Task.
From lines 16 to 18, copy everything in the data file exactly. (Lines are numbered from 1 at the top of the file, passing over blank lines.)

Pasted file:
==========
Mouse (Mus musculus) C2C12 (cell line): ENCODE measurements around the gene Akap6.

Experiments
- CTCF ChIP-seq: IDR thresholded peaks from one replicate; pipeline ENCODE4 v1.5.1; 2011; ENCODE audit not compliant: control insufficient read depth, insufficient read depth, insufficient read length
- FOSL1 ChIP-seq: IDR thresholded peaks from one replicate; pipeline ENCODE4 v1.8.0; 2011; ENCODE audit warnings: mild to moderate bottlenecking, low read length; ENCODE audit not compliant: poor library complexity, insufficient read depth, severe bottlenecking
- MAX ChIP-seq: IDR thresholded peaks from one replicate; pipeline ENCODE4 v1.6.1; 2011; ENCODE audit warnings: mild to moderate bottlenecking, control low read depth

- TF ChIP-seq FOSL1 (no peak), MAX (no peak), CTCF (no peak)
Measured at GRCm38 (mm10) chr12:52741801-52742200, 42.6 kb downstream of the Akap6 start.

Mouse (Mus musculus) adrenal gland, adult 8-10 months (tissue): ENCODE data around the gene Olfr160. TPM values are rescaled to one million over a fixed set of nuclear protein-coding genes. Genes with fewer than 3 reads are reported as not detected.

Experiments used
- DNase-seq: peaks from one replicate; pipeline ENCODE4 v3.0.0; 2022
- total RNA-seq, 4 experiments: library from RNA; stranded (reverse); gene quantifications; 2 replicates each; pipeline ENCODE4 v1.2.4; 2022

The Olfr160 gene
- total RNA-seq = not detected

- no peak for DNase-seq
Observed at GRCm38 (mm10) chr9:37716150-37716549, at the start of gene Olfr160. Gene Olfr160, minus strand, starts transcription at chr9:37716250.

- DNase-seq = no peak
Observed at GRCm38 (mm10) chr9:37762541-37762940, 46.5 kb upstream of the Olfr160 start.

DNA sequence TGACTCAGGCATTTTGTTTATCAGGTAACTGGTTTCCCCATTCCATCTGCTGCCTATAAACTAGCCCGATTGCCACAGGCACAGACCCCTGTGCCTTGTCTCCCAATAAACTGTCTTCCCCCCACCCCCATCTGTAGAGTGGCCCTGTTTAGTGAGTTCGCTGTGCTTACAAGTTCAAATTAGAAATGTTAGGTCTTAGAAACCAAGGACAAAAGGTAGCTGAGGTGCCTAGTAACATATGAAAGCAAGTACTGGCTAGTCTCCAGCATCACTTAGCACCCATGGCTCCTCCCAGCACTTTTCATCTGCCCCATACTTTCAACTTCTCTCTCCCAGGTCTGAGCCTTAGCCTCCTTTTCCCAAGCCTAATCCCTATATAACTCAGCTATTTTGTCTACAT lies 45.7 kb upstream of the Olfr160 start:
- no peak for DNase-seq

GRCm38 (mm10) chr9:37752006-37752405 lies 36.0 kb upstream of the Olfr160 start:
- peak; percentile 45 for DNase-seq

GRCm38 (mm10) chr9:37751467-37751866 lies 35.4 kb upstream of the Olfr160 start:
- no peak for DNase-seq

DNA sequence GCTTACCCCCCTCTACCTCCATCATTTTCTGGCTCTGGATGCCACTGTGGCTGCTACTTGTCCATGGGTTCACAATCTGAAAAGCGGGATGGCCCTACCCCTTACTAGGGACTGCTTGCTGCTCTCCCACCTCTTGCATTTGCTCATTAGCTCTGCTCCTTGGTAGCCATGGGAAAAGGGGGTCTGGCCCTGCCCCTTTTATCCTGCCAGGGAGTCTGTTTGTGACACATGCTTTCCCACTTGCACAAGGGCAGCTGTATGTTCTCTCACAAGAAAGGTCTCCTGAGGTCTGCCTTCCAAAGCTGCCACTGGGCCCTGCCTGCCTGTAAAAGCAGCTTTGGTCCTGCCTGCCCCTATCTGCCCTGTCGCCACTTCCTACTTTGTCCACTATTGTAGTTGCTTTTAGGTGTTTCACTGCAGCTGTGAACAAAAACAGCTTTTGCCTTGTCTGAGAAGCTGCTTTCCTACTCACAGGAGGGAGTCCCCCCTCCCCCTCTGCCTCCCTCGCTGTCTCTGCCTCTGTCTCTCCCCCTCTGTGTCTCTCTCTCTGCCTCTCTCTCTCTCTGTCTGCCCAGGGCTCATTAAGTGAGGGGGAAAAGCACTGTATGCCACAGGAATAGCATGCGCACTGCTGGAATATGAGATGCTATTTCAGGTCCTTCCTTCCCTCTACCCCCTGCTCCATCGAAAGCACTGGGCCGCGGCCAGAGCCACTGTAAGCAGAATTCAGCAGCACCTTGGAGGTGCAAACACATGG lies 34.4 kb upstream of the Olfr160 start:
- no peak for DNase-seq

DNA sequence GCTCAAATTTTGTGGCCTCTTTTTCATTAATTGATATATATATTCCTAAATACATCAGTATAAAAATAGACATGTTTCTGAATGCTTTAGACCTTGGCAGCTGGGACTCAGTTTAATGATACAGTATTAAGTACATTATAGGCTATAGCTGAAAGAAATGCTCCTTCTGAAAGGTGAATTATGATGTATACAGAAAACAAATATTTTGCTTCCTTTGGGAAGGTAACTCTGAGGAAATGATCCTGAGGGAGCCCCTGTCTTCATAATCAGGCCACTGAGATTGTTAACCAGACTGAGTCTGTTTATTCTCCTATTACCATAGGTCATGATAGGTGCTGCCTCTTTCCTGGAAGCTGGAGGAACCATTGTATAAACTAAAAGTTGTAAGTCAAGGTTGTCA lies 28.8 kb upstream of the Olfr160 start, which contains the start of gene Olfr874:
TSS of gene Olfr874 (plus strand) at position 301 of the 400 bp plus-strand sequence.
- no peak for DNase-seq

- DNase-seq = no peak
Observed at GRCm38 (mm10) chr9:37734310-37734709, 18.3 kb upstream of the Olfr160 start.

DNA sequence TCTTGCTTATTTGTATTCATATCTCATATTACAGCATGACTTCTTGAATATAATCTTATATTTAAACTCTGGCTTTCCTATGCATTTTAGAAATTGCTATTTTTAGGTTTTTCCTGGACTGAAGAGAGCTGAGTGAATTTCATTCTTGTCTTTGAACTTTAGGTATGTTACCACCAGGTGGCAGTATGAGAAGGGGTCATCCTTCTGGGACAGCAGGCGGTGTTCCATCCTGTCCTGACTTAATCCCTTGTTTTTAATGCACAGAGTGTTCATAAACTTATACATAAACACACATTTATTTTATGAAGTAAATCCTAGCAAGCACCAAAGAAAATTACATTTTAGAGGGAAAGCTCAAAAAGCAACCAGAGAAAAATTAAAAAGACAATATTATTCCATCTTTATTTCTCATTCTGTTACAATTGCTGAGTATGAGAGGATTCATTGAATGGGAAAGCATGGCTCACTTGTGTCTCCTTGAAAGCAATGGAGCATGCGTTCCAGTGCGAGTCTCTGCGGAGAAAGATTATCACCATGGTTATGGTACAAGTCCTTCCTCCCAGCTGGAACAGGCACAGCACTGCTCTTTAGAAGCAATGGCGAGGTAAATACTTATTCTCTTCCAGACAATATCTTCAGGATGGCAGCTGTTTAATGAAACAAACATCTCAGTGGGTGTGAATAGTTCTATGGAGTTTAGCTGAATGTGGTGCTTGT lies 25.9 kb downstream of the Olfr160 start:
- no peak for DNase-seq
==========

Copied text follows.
- DNase-seq = no peak
Observed at GRCm38 (mm10) chr9:37762541-37762940, 46.5 kb upstream of the Olfr160 start.

DNA sequence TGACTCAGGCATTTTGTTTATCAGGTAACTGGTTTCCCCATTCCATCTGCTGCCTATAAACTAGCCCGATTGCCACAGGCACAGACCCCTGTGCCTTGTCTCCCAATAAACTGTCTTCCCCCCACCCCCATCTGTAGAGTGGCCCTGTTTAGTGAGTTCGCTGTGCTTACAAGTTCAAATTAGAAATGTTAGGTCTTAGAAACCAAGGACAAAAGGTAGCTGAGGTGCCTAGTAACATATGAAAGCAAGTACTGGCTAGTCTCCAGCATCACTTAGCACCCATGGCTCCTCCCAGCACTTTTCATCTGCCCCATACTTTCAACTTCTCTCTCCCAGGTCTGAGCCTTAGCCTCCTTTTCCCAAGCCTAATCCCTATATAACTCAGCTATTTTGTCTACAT lies 45.7 kb upstream of the Olfr160 start: